Home > 2nd Chances > Bananas Foster – The Devil’s handiwork

Bananas Foster – The Devil’s handiwork

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I recently got the hankering for making some Bananas Foster for my family.  I had seen the dessert highlighted on one of those food shows on tv and it looked pretty straight forward to make.

In fact, here is the recipe:


– 1/4 cup (1/2 stick) butter
– 1 cup brown sugar
– 1/2 teaspoon cinnamon
– 1/4 cup banana liqueur
– 4 bananas, cut in half lengthwise, then halved
– 1/4 cup dark rum
– 4 scoops vanilla ice cream


  • Combine the butter, sugar, and cinnamon in a flambé pan or skillet.
  • Place the pan over low heat either on an alcohol burner or on top of the stove, and cook, stirring, until the sugar dissolves.
  • Stir in the banana liqueur, then place the bananas in the pan.
  • When the banana sections soften and begin to brown, carefully add the rum.
  • Continue to cook the sauce until the rum is hot, then tip the pan slightly to ignite the rum.
  • When the flames subside, lift the bananas out of the pan and place four pieces over each portion of ice cream.
  • Generously spoon warm sauce over the top of the ice cream and serve immediately.

As I looked over the recipe I noticed two ingredients that I don’t carry in my pantry… Rum and Banana Liqueur.  So the only way I was going to be able to make an authentic Bananas Foster for my family was to make a visit to the local store’s aisle of devil water.

What a quandary. I don’t drink.. not because of religious convictions but more out of the practicality of avoiding the issues that drinking can cause.  Plus it is expensive and I don’t care for the idea of being out of control of my senses…even a little bit.  That is not what caused the quandary though.  Just about every church that I have ever attended has taught against drinking whether calling it a sin or admonishing the members to hold a good witness by abstaining.  I don’t exactly adhere to either of those teachings as the first is contradictory and the second creates a legalistic position based on a moralistic appearance of righteousness.  And though I wasn’t going to be drinking the stuff and I don’t adhere to those teachings, I still had reservations about publicly buying alcohol to make a dessert.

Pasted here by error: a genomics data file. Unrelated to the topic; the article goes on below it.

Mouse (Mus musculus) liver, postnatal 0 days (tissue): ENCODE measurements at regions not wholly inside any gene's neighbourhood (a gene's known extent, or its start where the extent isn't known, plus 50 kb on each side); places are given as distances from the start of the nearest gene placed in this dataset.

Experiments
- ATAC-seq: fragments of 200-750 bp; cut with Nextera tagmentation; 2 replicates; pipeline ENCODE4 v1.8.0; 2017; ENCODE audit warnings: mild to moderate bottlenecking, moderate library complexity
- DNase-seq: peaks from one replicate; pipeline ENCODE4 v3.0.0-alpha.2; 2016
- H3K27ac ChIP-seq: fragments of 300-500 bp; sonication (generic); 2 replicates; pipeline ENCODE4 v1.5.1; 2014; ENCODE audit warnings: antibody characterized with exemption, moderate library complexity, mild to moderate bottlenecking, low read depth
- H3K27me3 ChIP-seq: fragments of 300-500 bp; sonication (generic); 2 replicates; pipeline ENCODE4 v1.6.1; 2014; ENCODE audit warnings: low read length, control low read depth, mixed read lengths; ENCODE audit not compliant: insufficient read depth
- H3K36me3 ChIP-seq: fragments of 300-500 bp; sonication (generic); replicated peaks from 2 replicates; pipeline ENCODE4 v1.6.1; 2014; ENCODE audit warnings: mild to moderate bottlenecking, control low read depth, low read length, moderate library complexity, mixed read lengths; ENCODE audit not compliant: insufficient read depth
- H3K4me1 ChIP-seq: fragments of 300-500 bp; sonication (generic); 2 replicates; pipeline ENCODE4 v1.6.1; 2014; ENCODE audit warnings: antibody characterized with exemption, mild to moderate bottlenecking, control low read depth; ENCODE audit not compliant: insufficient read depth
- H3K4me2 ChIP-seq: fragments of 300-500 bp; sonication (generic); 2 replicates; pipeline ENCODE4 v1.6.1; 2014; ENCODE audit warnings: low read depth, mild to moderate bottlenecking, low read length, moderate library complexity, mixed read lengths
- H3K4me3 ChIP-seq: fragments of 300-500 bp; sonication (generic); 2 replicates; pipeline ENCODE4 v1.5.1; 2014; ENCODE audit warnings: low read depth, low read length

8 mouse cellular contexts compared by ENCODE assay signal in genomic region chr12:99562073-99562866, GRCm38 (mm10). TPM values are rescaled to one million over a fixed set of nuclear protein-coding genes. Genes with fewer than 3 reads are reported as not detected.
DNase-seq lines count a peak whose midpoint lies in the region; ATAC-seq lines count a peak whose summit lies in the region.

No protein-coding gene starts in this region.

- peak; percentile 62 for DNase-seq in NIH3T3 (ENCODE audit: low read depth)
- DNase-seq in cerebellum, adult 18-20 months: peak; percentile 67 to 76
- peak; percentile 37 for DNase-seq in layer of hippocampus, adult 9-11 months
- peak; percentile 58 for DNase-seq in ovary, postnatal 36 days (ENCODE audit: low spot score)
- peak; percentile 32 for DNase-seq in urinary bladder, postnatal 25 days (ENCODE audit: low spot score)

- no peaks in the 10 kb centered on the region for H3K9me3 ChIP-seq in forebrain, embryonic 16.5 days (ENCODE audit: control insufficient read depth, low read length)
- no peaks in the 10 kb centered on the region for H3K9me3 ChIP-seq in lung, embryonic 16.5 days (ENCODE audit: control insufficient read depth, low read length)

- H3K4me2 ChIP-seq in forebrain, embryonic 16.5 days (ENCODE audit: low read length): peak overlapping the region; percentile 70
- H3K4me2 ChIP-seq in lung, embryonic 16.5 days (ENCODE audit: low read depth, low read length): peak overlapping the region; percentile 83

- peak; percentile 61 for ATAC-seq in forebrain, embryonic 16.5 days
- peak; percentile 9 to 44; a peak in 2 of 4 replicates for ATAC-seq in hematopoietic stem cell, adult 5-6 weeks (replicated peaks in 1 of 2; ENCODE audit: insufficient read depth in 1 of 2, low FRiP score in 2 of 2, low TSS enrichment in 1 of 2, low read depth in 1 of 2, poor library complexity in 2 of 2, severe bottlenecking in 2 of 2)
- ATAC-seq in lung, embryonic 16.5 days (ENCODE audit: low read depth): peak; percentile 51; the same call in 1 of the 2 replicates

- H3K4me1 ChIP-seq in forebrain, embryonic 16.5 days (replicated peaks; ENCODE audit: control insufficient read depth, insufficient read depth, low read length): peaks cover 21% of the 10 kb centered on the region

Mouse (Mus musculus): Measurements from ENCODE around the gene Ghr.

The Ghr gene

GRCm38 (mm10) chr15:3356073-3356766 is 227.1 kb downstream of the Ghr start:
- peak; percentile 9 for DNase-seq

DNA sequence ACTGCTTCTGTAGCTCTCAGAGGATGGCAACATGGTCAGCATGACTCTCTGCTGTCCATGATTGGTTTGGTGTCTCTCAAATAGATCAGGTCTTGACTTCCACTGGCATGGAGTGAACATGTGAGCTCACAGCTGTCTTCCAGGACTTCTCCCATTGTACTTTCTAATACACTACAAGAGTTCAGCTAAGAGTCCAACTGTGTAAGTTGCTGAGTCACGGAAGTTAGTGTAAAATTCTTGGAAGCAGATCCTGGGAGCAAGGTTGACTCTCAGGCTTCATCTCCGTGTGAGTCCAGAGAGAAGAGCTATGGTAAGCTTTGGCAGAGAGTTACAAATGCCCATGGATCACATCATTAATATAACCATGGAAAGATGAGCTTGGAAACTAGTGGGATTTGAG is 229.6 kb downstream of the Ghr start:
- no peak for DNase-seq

So a couple of questions for you readers:  What would a good Christian do?  And why?

  • Would they buy the alcohol and make Bananas Foster?
  • Would they make Bananas Foster without the alcohol and use a non-alcoholic banana flavoring in its stead?
  • Would they just steer clear of Bananas Foster completely to remove any hint of possible witness issues?

Just to throw another wrench into the works – what about the use of Nyquil or other medicines that contain alcohol?

Also, so that you know how I proceeded on this position, the above recipe was delicious… the whole family loved it.

  1. July 21, 2010 at 8:18 am

    I admire your thoughts tony. It is good to see that there are people who think about the implications of their actions. I too have struggled with this as a pastor-not the using part but the teaching part. I was one of those legalistic dudes at one time-preaching about the evils of alcohol and how imbibing of any amount is simply not…well… Christian. I also know the evils of going too far. I hate to admit it that much of my convictions were ill-founded and manipulative. What would I do/say now? Go for it. You know in your heart why you are buying it. Your family knows. As for me eating that? Not a chance with cinnamon and the cholesterol count sky high. 🙂

    • July 21, 2010 at 2:39 pm